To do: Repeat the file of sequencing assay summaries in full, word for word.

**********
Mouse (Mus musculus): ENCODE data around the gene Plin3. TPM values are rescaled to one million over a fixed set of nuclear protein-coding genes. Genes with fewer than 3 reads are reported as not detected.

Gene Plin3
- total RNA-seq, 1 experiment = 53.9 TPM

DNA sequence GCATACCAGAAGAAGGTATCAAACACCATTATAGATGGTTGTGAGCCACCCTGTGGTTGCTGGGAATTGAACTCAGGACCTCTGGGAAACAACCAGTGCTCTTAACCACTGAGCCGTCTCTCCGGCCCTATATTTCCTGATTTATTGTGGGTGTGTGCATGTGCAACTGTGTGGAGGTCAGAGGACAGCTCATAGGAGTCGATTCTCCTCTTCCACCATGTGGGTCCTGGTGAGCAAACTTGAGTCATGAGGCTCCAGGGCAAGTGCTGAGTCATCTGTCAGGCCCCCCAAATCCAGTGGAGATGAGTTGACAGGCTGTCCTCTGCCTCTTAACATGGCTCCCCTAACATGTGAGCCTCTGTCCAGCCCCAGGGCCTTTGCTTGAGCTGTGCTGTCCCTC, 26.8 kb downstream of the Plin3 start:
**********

Mouse (Mus musculus): ENCODE data around the gene Plin3. TPM values are rescaled to one million over a fixed set of nuclear protein-coding genes. Genes with fewer than 3 reads are reported as not detected.

Gene Plin3
- total RNA-seq, 1 experiment = 53.9 TPM

DNA sequence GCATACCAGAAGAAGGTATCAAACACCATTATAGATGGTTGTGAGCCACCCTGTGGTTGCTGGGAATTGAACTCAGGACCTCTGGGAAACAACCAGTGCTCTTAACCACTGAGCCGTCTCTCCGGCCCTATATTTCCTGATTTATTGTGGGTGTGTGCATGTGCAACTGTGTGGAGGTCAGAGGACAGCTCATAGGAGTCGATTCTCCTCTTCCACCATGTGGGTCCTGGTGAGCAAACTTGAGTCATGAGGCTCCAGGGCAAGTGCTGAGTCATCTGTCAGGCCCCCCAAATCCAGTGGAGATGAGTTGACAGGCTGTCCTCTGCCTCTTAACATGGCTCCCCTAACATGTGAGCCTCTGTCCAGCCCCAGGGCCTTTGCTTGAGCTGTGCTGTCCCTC, 26.8 kb downstream of the Plin3 start: